United States District Court, D. Maryland
EDWARD J. AND VICKI FANGMAN, et al., Plaintiffs,
GENUINE TITLE, LLC, et al. Defendants.
Richard D. Bennett United States District Judge.
8, 2017, this Court conducted a Final Fairness Hearing on the
Proposed Class Action Settlement (ECF No. 412-2)
(“Settlement Agreement”) of all claims asserted
in this action against Defendant Net Equity Financial, Inc.
(“Net Equity”). Via Order dated that same day
(ECF No. 471), this Court granted final approval of the
Settlement Agreement, dismissed all claims against Net
Equity, and approved the requested service award for Class
Representative Helen L. Householder in the amount of $5, 000,
including her Settlement Benefit. See Order,
¶¶ 1, 9, 13, ECF No. 471. Final Judgement has been
entered in this case against Net Equity in an
“amount necessary to fund Settlement Benefits
payable to the Settlement Class Members, in accordance with
the Settlement Agreement, ” discussed infra.
Id. ¶¶ 11, 15. Still pending before this
Court is Settlement Counsels' Petition for Attorneys'
Fees and Expenses (ECF No. 459), in which Settlement Counsel
request an award of attorneys' fees and expenses in the
amount of “20% of the amount of the Settlement Benefit
to the Settlement Class, specifically, $607, 163.33.”
Net Equity has not opposed that request. The parties'
submissions have been reviewed, and no additional hearing on
the issue of attorneys' fees and expenses is necessary.
See Local Rule 105.6 (D. Md. 2016). For the reasons
stated herein, the pending Settlement Counsels' Petition
for Attorneys' Fees and Expenses (ECF No. 459) is GRANTED
in the full requested, and unopposed, amount of $607,
163.33, an award equal to 20% of the Settlement
Benefit to the Settlement Class or, alternatively, 1/6
of the entire Common Fund.
January of 2014, Plaintiffs Edward J. and Vicki Fangman
brought this class action against Defendant Genuine Title,
LLC alleging, inter alia, violations of the Real
Estate Settlement Procedures Act (“RESPA”), 12
U.S.C. §§ 2607(a), (b). See Compl., ECF
No. 2. Net Equity Financial, Inc. (“Net Equity”)
was named as a Defendant in the First Amended Complaint (ECF
No. 47). An additional thirteen home mortgage lenders have
also been named as Defendants (collectively “Lender
Defendants”) via the First and Second Amended
Complaints in this action. Attorneys Michael Paul Smith,
Sarah Zadrozny, Timothy J. Maloney, and Veronica Nannis of
the law firms of Smith, Gildea & Schmidt, LLC
(“SGS”) and Joseph, Greenwald & Laake, P.A.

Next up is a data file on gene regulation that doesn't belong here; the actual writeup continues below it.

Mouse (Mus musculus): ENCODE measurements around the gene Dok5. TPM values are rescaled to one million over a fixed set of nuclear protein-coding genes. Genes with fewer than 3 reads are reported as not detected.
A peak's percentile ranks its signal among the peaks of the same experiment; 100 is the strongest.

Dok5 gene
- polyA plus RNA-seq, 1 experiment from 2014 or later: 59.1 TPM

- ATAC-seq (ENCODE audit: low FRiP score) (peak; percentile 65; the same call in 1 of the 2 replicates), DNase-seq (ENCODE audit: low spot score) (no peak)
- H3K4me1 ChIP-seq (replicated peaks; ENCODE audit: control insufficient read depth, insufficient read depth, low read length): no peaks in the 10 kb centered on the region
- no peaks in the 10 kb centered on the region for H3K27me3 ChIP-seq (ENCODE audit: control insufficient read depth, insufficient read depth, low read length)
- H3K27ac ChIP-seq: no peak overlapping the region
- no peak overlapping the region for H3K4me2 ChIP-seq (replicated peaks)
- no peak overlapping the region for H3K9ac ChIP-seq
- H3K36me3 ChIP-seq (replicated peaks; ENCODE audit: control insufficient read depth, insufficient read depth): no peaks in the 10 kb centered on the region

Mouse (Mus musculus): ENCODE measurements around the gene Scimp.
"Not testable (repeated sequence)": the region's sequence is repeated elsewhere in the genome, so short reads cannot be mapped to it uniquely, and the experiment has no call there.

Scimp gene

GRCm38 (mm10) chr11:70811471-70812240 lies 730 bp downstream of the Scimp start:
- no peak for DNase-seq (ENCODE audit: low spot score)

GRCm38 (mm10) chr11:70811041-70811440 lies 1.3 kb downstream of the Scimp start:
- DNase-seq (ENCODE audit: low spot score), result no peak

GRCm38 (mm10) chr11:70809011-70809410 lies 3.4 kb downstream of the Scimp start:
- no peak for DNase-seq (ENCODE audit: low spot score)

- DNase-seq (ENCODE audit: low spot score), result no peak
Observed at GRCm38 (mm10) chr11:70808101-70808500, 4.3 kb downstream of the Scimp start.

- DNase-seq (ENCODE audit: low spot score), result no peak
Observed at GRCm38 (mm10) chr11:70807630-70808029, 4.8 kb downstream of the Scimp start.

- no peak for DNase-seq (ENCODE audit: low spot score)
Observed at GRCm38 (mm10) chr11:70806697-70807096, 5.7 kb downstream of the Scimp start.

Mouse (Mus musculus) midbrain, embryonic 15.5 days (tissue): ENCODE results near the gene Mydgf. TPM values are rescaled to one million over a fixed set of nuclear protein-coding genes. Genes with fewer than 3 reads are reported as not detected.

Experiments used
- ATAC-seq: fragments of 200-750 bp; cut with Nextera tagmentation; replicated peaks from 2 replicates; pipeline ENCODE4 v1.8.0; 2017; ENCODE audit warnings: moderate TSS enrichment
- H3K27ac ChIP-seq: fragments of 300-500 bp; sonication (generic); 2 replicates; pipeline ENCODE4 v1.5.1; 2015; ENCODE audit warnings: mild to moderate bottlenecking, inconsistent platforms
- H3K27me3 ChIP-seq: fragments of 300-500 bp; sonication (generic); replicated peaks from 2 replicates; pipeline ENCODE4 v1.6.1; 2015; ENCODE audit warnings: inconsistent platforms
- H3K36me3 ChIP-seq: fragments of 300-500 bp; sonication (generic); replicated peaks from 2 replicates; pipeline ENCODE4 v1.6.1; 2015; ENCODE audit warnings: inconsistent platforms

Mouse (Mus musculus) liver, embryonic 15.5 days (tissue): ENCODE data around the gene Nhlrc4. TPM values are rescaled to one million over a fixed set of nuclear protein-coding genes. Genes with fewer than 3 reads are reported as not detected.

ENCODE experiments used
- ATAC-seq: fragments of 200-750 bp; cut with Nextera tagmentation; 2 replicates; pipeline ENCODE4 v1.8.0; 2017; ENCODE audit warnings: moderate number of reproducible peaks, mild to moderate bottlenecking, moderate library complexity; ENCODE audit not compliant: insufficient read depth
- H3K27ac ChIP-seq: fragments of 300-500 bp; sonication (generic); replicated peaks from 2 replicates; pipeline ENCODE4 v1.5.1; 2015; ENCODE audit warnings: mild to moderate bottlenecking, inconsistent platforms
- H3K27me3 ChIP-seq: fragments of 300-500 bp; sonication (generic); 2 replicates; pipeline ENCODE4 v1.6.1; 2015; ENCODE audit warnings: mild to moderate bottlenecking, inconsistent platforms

(“JGL”) (hereinafter “Settlement
Counsel”) have represented all Plaintiffs, including
the Net Equity Plaintiffs, throughout this litigation.
prosecuting this case, Settlement Counsel have incurred
significant expense and have undergone significant
investigation. For example, in July of 2013, Plaintiffs filed
a Petition for Emergency Appointment of a Receiver for the
purpose of retrieving and preserving the documents, books,
and records of Genuine Title in the Circuit Court for
Baltimore County, Maryland. That court granted the petition
on July 30, 2014, and Settlement Counsel were able to
retrieve vast amounts of evidence from Genuine Title's
records, including the identities of potential Net Equity
Equity Filed a Motion to Dismiss the Second Amended Complaint
on July 21, 2015 (ECF No. 162), to which Plaintiffs responded
on September 4, 2015 (ECF No. 178). Following a hearing on
November 24, 2015, this Court denied Net Equity's Motion
to Dismiss with respect to Plaintiffs' claims under the
Real Estate Settlement Procedures Act in a Memorandum Opinion
and Order dated December 9, 2015 (ECF Nos. 211 & 212).
Following this Court's entry of a Scheduling Order on
December 15, 2015 (ECF No. 220), the parties engaged in a
period of contested discovery. Settlement Counsel have
indicated that several discovery disputes remained unresolved
at the time of settlement.
parties filed a Joint Motion to Preliminarily Approve
Settlement on November 22, 2016 (ECF No. 412), attaching the
Settlement Agreement (ECF No. 412-2). This Court held a
Preliminary Fairness Hearing on January 12, 2017 and granted
the parties' Joint Motion via Order dated that same date
(ECF No. 431). This Court's Order designated Michael Paul
Smith, Sarah Zadrozny, Timothy J. Maloney, and Veronica
Nannis of the law firms of Smith, Gildea & Schmidt, LLC
(“SGS”) and Joseph, Greenwald & Laake, P.A.
(“JGL”) as Settlement Counsel.
7.2 of the Settlement Agreement provides for the payment of
the following benefits to the Net Equity Class Members:
Each of these class members shall receive a proportionate
share of the Common Fund remaining after deduction of any
awards of attorneys' costs, expenses, and fees and